Acne Treatment Goes High-Tech
Oct. 24, 2001 -- Got zits that just won't quit? Chemical peels and lasers may be just what you need. Not only can these revolutionary treatments get rid of those stubborn pimples, they can even help smooth out scars old breakouts have left behind.
"Acne can have a devastating effect on self-esteem because it is so noticeable," says Allison T. Vidimos, MD, in a news release. She is with the department of dermatology at The Cleveland Clinic Foundation in Cleveland, Ohio.
"Teenagers and young adults who have acne often feel isolated and self-conscious. But now acne can be treated with combination therapies, such as chemical peels and lasers, that are having successful results," says Vidimos"
Acne is usually treated with skin creams, ointments, or oral antibiotics. But when that doesn't get the job done, according to experts at a recent American Academy of Dermatology meeting, new technology can step in.
"If antibiotics and retinoids [such as Accutane] are not successfully managing acne, dermatologists can utilize chemical peels to 'unroof' pustules and exfoliate the skin," says Vidimos.
This exfoliation allows antibiotics and topical treatments to penetrate the skin more easily to control acne and prevent further outbreaks, she says.
There are different types of peels for treating acne:
- Glycolic acid peels -- When used in combination with pills or creams, glycolic acids can speed up acne's response to treatment by reducing the amount of the oily substance, sebum, that collects and becomes trapped in the follicles. The peels typically require no downtime and are performed every 2 to 4 weeks in a series of 4 to 8 applications. Glycolic acids can also be used at home, everyday, in special preparations.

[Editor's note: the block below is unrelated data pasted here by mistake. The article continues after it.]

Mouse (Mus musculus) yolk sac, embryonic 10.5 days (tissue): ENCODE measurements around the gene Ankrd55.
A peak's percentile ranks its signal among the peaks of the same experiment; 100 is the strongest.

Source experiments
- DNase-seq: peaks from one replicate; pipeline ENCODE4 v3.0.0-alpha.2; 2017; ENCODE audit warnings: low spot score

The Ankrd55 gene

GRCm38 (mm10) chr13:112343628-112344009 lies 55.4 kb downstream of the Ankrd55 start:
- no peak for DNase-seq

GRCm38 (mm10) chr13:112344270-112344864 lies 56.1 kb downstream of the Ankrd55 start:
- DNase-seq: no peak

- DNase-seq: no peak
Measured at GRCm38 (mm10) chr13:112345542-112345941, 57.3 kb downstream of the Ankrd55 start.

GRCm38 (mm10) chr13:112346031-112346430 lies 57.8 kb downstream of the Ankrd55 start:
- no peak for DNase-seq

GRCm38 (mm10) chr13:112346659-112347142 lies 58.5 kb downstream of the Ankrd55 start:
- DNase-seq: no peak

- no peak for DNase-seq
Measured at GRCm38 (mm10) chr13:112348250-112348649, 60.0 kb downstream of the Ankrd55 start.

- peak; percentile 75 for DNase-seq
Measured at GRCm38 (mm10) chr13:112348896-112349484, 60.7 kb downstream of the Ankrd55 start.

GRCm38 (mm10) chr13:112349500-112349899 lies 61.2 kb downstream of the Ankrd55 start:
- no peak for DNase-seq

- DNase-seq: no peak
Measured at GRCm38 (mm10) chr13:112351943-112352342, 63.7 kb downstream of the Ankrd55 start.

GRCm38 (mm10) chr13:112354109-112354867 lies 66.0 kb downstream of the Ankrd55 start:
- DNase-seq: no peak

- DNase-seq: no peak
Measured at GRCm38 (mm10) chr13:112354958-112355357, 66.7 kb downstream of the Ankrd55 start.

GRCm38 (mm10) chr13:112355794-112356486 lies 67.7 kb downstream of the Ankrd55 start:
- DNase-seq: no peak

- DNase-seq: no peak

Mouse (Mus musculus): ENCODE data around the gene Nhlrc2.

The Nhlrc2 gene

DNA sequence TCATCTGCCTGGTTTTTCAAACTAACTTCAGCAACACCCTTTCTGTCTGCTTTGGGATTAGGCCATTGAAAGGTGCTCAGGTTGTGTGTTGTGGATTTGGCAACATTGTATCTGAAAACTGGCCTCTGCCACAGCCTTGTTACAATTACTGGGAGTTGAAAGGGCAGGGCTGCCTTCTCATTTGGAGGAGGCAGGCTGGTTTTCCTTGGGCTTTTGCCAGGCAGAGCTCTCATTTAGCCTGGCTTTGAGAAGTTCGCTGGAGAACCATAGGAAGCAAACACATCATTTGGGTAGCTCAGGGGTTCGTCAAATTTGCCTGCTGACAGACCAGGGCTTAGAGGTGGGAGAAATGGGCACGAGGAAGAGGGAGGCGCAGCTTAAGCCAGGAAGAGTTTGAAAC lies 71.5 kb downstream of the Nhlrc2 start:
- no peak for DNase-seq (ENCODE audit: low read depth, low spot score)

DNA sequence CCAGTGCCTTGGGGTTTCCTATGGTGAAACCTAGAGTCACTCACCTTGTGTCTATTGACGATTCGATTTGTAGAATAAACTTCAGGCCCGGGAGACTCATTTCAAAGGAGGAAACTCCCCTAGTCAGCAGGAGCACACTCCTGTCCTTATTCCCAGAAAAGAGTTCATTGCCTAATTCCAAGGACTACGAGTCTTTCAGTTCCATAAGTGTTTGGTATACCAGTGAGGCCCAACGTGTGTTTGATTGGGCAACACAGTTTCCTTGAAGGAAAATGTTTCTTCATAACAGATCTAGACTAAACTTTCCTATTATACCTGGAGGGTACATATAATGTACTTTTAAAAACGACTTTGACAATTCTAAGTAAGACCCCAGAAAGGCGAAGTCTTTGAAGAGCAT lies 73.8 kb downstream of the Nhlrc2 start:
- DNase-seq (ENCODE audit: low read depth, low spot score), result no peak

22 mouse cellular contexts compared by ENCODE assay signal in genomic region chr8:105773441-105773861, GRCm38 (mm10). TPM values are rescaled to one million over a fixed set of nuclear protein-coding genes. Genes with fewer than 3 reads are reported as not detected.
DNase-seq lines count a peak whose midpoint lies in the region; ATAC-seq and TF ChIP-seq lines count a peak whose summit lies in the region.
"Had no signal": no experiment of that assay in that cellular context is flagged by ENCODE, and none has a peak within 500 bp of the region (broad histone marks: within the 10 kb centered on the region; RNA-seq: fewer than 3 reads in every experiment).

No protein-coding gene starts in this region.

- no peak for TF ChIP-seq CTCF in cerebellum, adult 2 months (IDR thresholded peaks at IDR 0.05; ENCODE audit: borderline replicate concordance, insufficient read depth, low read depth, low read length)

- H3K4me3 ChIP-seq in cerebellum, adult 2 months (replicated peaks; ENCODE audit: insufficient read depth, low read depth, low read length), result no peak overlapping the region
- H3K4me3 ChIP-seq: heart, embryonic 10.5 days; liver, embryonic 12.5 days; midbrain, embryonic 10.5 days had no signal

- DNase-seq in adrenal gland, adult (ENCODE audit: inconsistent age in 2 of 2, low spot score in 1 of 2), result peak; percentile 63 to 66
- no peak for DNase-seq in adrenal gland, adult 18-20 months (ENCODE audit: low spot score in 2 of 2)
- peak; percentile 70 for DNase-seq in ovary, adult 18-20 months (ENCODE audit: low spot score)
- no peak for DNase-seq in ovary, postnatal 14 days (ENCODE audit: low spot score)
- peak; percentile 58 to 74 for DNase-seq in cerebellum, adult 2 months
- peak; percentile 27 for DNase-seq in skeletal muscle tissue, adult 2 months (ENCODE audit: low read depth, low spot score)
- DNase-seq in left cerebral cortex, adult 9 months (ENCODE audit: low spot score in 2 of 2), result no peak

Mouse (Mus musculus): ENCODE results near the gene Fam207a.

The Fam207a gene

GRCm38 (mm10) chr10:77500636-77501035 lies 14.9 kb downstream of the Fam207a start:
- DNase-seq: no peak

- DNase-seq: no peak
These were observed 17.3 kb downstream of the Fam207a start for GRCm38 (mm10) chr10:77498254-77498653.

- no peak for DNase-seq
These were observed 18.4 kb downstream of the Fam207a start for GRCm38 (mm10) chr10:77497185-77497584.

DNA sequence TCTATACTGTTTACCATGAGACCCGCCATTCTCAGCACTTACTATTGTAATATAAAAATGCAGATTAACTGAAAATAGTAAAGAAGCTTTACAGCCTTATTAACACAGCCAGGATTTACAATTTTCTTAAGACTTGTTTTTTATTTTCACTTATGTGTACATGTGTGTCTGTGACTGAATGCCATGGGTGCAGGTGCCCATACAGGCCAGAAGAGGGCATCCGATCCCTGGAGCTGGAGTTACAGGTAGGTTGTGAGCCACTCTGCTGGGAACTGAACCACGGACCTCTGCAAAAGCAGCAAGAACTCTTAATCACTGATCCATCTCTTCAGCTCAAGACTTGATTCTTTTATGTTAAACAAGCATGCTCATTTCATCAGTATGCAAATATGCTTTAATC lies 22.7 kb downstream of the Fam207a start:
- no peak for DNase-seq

- Salicylic acid peels -- These peels can penetrate plugged pores and are repeated every 2 to 4 weeks. Many cosmetic preparations contain similar acids that can be used everyday.
If you've attacked acne too late, or treatment hasn't produced the results you'd hoped for, lasers can help smooth out leftover scars.
A couple of lasers have become the latest options for reducing acne scars:
- The pulsed carbon dioxide (CO2) laser vaporizes thin layers of skin and tightens collagen fibers, making it particularly effective for indented scars.
- The Erbium:YAG laser vaporizes thinner layers of skin and allows for sculpting of smaller, irregular scars.
As good as lasers are, they don't handle crater-like scars very well. For these you may need soft tissue augmentation. In this treatment, either your own fat or another filler substance is injected into the scar to plump it up and make it level with the rest of the skin. Soft tissue augmentation only lasts 6 to 18 months, because injected fat gets reabsorbed into the body.
While less than perfect, the latest treatments do offer some very welcome options for current, and former, acne sufferers.